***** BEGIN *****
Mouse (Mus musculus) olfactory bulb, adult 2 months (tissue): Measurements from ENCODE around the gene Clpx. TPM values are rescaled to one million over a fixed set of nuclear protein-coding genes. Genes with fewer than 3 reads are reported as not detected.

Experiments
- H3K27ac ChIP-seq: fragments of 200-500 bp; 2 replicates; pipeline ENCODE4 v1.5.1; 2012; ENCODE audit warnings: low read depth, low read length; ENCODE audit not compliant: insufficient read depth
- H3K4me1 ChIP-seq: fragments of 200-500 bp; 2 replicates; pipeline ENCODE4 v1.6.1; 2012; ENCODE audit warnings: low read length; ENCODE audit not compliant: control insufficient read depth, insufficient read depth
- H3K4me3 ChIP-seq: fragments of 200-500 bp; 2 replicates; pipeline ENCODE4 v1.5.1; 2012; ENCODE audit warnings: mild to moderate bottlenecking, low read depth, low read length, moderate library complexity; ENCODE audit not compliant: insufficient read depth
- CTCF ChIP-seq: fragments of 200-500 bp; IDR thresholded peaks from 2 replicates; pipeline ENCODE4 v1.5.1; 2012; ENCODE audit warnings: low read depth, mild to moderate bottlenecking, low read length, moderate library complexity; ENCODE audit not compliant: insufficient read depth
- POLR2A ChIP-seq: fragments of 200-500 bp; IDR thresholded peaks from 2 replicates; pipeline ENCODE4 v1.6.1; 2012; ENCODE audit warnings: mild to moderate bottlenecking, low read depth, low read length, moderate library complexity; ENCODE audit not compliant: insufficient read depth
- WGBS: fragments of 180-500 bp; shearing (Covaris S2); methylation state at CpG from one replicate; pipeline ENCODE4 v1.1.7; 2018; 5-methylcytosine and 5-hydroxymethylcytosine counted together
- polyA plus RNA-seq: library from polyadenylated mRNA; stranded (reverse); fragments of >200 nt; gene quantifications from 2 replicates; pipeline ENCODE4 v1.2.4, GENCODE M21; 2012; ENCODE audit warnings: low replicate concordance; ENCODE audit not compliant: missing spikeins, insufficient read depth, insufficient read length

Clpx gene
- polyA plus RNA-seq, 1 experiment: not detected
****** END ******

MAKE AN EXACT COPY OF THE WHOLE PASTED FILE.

Mouse (Mus musculus) olfactory bulb, adult 2 months (tissue): Measurements from ENCODE around the gene Clpx. TPM values are rescaled to one million over a fixed set of nuclear protein-coding genes. Genes with fewer than 3 reads are reported as not detected.

Experiments
- H3K27ac ChIP-seq: fragments of 200-500 bp; 2 replicates; pipeline ENCODE4 v1.5.1; 2012; ENCODE audit warnings: low read depth, low read length; ENCODE audit not compliant: insufficient read depth
- H3K4me1 ChIP-seq: fragments of 200-500 bp; 2 replicates; pipeline ENCODE4 v1.6.1; 2012; ENCODE audit warnings: low read length; ENCODE audit not compliant: control insufficient read depth, insufficient read depth
- H3K4me3 ChIP-seq: fragments of 200-500 bp; 2 replicates; pipeline ENCODE4 v1.5.1; 2012; ENCODE audit warnings: mild to moderate bottlenecking, low read depth, low read length, moderate library complexity; ENCODE audit not compliant: insufficient read depth
- CTCF ChIP-seq: fragments of 200-500 bp; IDR thresholded peaks from 2 replicates; pipeline ENCODE4 v1.5.1; 2012; ENCODE audit warnings: low read depth, mild to moderate bottlenecking, low read length, moderate library complexity; ENCODE audit not compliant: insufficient read depth
- POLR2A ChIP-seq: fragments of 200-500 bp; IDR thresholded peaks from 2 replicates; pipeline ENCODE4 v1.6.1; 2012; ENCODE audit warnings: mild to moderate bottlenecking, low read depth, low read length, moderate library complexity; ENCODE audit not compliant: insufficient read depth
- WGBS: fragments of 180-500 bp; shearing (Covaris S2); methylation state at CpG from one replicate; pipeline ENCODE4 v1.1.7; 2018; 5-methylcytosine and 5-hydroxymethylcytosine counted together
- polyA plus RNA-seq: library from polyadenylated mRNA; stranded (reverse); fragments of >200 nt; gene quantifications from 2 replicates; pipeline ENCODE4 v1.2.4, GENCODE M21; 2012; ENCODE audit warnings: low replicate concordance; ENCODE audit not compliant: missing spikeins, insufficient read depth, insufficient read length

Clpx gene
- polyA plus RNA-seq, 1 experiment: not detected